“Sabbatical is over!” I told my husband when I returned from a 3-day conference in LA on Monday.
I returned on fire after three days with a thousand other course creators. I have a burning desire to share, coach, and launch stronger than ever before.
Stay tuned because cool things are cooking, including a FREE 3-day masterclass about using a life vision to create a life you love.
Among the experiences I had over the weekend was bending a spoon! It was liberating to physically see how I can bend reality. How we all can.
But I wanted to talk about something else today. I wanted to talk about how feeling unappreciated holds you back.
After returning, I focused on hiring a new full-time member for my team to help me with my big plans.
I wanted to hire slowly this time. Take my time to find the right person for me and the business.
Soon, as I usually do, I fell in love with one candidate. The cognitive ability test results were sky-high, and the communication skills were excellent. The experience was on point, and she kept giving all the right answers.
Then, I went on LinkedIn to check out her profile. And this was her last post from about a month ago:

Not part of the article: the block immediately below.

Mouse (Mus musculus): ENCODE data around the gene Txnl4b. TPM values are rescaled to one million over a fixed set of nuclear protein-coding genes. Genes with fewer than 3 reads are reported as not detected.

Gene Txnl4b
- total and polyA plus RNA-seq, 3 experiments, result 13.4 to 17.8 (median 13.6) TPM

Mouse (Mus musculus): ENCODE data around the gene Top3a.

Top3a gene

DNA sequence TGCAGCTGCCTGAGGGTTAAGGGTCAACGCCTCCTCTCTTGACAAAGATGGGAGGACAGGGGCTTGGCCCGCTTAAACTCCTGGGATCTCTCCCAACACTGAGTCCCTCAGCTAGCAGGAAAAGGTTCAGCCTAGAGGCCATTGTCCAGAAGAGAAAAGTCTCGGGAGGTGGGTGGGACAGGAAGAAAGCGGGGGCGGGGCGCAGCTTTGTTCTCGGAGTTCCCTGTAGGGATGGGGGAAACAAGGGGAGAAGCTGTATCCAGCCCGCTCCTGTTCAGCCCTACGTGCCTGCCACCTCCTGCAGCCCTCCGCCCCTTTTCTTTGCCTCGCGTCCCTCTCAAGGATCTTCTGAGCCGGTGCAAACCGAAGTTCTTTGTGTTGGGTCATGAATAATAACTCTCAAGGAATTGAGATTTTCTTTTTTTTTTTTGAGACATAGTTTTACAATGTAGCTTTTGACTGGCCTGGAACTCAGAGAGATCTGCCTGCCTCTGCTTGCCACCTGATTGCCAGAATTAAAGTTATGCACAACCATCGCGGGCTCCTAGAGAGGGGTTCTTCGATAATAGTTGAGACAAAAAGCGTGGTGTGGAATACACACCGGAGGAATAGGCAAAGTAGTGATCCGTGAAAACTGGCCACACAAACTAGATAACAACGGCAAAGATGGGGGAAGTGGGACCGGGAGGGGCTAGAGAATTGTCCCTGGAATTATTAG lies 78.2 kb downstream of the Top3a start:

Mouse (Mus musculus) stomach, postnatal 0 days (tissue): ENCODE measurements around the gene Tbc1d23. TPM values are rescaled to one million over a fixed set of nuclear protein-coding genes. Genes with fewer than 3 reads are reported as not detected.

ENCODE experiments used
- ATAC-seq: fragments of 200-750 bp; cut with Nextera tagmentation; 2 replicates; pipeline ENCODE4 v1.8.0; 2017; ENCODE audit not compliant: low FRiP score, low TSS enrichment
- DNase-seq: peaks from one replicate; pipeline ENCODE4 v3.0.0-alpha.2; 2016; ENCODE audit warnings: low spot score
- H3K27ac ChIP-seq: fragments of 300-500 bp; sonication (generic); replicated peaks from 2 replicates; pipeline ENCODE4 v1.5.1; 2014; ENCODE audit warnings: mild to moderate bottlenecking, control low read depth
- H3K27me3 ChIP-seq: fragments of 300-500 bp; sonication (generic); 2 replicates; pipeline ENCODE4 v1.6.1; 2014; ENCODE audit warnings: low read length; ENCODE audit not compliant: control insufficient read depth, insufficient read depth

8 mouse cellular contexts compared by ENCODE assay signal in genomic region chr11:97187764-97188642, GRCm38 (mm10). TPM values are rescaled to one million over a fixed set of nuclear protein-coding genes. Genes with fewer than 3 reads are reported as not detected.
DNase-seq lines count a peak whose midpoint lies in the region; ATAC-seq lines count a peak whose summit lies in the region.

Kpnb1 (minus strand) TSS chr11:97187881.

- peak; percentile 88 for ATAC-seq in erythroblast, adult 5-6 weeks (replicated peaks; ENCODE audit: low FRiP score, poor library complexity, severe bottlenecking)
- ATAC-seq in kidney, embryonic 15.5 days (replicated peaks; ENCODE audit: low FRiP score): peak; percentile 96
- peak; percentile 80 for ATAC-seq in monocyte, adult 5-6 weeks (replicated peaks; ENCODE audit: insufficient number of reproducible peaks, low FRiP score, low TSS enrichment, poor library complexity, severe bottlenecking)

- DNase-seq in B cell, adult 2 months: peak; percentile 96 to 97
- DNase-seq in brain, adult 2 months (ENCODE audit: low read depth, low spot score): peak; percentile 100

“Finally left that workplace where I was very unappreciated, and let me tell you… it feels good!”
Many of her other posts in the past years were talking about toxic leaders and toxic workplaces.
Based on this social media activity, I decided not to hire this person. Now, let me unpack the why.
It is not your boss’s or your client’s job to validate your self-esteem.
I did not always know that. I would get frustrated if I did not get words of affirmation from my boss. I was literally traumatized when I did not get promoted. I was full of entitlement and expectations that made me unhappy.
But here is the deal. We are not supposed to get validation, therapy or cheerleading from our employers or clients. It is not their job to fill our self-esteem holes or heal our childhood traumas.